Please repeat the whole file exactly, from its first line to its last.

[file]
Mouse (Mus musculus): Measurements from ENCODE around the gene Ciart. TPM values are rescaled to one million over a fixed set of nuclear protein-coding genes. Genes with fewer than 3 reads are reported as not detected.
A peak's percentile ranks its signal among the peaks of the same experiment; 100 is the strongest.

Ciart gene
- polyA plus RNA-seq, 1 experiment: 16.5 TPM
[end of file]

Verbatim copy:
Mouse (Mus musculus): Measurements from ENCODE around the gene Ciart. TPM values are rescaled to one million over a fixed set of nuclear protein-coding genes. Genes with fewer than 3 reads are reported as not detected.
A peak's percentile ranks its signal among the peaks of the same experiment; 100 is the strongest.

Ciart gene
- polyA plus RNA-seq, 1 experiment: 16.5 TPM